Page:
[21 Sep] What's Next for the Net? Security, Reliability, Capability, Performance, Flexibility and More


Next year will be the fiftieth anniversary of the birth of ARPANET, the precursor of the Internet. Since then the Internet has become a global infrastructure providing essential services to billions of people.  But it's still evolving and growing.  It's getting faster and more affordable.  New platforms are being built on top of it.  It's become more than just a communications network; it's a global, programmable, decentralized computer.  Perhaps, most importantly, billions of devices are being connected to the Net and "edge computing" is giving Internet users tools to manage and use those devices.  

Come join us for an informal discussion about how Cyprus can take full advantage of these trends.  Our "discussion catalysts" are two men who have been helping build the global Internet for more than thirty years, Martin Levy and Michael R. Nelson from Cloudflare.

When:  Friday, September 21, 2018,  10.30-12.00

Where:  Building FEB 01 (ΚΟΔ01), Amphitheatre B224, Level -2, University of Cyprus, New Campus



  • University of Cyprus, Department of Computer Science
  • Centre for Entrepreneurship (C4E)
  • Startup Cyprus


Martin Levy works on network strategy for Cloudflare, an Internet security and performance company based in San Francisco.  He was previously the Director of IPv6 Strategy at Hurricane Electric Internet Services and is an internationally recognized expert on IPv6 and other important industry topics. Mr. Levy has been working with TCP/IP since the early 1980's, and was involved in the publication of the first standards for the Internet Protocol. He was born in England but later moved to New Jersey, in the United States, to work as a software developer at Bell Labs.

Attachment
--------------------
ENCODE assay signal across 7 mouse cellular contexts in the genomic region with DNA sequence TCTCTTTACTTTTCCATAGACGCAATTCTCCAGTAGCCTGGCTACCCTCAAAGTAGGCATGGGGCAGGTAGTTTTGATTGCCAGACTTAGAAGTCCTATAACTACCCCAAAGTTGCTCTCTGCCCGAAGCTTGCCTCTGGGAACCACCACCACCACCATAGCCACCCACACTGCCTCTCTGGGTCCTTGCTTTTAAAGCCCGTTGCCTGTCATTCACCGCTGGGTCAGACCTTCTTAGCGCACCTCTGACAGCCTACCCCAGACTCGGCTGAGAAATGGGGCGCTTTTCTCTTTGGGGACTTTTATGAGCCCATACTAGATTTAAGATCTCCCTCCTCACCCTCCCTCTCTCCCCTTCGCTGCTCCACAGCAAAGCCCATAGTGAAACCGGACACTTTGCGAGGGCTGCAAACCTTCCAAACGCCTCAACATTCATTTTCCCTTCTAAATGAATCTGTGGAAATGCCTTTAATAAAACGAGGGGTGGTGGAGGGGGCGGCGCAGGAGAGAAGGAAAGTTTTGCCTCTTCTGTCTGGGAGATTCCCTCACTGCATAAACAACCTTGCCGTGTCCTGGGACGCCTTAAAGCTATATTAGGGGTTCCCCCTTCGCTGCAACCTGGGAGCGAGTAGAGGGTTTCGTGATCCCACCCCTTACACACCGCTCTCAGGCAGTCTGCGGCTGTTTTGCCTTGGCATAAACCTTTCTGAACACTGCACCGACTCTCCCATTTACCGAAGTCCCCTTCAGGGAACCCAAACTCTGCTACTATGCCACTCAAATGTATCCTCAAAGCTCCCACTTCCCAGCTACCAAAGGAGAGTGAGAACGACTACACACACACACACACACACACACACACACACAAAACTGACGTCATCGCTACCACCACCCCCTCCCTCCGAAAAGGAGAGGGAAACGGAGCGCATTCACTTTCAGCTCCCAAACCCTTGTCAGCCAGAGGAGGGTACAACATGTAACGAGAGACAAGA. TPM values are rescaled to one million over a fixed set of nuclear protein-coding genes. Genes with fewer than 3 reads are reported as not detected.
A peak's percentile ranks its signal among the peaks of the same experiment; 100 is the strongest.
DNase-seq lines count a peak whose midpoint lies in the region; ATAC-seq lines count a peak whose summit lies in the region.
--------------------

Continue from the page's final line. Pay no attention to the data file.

Dr. Michael R. Nelson advises governments and corporations on Internet technology issues for Cloudflare, a startup that has improved the performance and security of more than ten million Web sites worldwide. Prior to joining Cloudflare in early 2015, he worked for Microsoft, Bloomberg, IBM, and taught Internet studies at Georgetown University. In the 1990s he was Special Assistant for Information Technology at the White House Office of Science and Technology Policy. There he worked with Vice President Gore and President Clinton's Science Advisor on issues relating to the Global Information Infrastructure. He earned a B.S. from Caltech and a Ph.D. from MIT.



Moderator:  Marios Dikaiakos, Professor of Computer Science and Director of C4E.

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